Professional Learning Experiences
All students in the College of Engineering will complete a year-long senior project, directed by faculty but sponsored by industrial partners. In addition, all students will complete at least one professional education experience (i.e., internship). HBU staff will assist students in identifying internship opportunities from among many corporate partners.
What to Expect of the College of Engineering
Students in the College of Engineering can expect to learn fundamental engineering, science and math principles, and to learn how these topics relate to one another to enable problem-solvers to create innovative and implementable solutions. Students can expect to utilize modern computing and information technology effectively and securely. Students can expect to learn how biblical Christian values will help them to serve God and serve humanity through technical and creative problem-solving. Students can expect to be challenged, to be motivated, and to develop as leaders.
Related Student Organizations
As the College of Engineering grows, building the degree programs one year at a time, student chapters will be formed, and all students will be encouraged to join one or more professional organizations, such as:
- Institute for Electrical and Electronic Engineers (IEEE)
- Association for Computing Machinery (ACM)
- Society of Women Engineers (SWE)
- Society of Hispanic Professional Engineers (SHPE)
- National Society of Black Engineers (NSBE)
- Christian Engineering Society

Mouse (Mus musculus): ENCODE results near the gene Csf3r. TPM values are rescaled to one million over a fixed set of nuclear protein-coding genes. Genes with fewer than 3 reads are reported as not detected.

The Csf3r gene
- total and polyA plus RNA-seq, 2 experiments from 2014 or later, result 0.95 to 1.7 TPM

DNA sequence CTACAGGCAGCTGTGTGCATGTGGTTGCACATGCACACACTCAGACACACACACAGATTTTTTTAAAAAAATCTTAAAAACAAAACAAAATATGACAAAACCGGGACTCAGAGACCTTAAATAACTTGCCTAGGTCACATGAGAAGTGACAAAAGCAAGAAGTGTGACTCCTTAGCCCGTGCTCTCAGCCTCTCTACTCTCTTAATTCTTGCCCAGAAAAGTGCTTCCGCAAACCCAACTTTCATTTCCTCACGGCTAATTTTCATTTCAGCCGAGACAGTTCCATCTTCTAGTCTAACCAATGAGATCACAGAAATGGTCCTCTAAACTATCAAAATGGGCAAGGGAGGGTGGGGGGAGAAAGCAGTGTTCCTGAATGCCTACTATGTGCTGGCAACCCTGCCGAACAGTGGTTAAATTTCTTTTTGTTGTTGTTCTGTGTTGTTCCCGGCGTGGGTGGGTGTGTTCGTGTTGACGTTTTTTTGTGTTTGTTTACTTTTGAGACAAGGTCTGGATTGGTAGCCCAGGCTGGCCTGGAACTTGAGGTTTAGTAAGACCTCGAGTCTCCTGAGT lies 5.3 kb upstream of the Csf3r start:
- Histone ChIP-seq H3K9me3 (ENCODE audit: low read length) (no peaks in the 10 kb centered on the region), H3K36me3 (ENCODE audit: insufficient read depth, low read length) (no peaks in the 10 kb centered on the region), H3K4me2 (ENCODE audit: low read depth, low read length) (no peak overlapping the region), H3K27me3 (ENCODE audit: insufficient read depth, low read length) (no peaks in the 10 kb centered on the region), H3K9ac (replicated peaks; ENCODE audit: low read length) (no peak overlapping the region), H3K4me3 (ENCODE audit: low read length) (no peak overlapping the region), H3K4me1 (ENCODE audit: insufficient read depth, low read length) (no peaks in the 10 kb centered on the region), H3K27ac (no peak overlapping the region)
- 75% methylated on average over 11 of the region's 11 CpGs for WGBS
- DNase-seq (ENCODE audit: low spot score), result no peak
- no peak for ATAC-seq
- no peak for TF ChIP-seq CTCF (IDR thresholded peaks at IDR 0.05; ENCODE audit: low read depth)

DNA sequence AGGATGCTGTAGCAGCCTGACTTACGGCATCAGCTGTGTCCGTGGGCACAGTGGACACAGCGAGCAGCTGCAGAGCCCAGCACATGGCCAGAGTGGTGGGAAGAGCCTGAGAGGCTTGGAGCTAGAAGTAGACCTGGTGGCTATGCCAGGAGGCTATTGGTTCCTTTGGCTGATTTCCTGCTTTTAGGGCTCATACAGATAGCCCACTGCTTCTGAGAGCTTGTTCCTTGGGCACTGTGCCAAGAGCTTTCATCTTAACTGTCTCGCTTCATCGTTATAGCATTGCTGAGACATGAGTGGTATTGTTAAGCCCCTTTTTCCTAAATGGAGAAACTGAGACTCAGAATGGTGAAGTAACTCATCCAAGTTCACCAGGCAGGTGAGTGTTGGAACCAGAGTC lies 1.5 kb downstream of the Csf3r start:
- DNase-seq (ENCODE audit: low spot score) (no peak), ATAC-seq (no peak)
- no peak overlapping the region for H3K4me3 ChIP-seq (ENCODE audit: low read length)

Majors and Programs
The College of Engineering (CoE) at Houston Baptist University (HBU) will (pending SACSCOC approval) initially offer a Bachelor of Science in Cyber Engineering, a Bachelor of Science in Electrical Engineering and a Bachelor of Science in Computer Science. These programs have been designed to provide high-demand skills and knowledge (e.g. network security, software development, security analysis, control systems design and security). The degree programs will comply with and seek accreditation by ABET.
Engineering and computer science undergraduate degree programs are accredited by ABET through the Engineering Accreditation Commission and the Computing Accreditation Commission. Our initial application for accreditation will be submitted after our first class graduates, anticipated in spring of 2022. As is common for new engineering programs, we will request that our accreditation be made retroactive back to our charter class so that their degrees are included.
Dean Stan Napper has served as a Program Evaluator for ABET (for Biomedical Engineering programs), served on the BMES Accreditation Activities Committee for many years, and served on the ABET Board of Directors for six years (which included three years as ABET Board Liaison to the Engineering Accreditation Commission). Dr. Napper served as dean of the College of Engineering and Science at Louisiana Tech University from 2004-2013. During this time (in 2008), he led the campus through successful accreditation of seven engineering programs, two engineering technology programs, and the computer science program.
The degree programs at HBU have been designed with ABET accreditation in mind. Curriculum, courses, educational objectives, and student outcomes for our programs meet the definitions and criteria for accreditation. Assessment processes have been designed to enable sufficient data for evaluation and continuous improvement.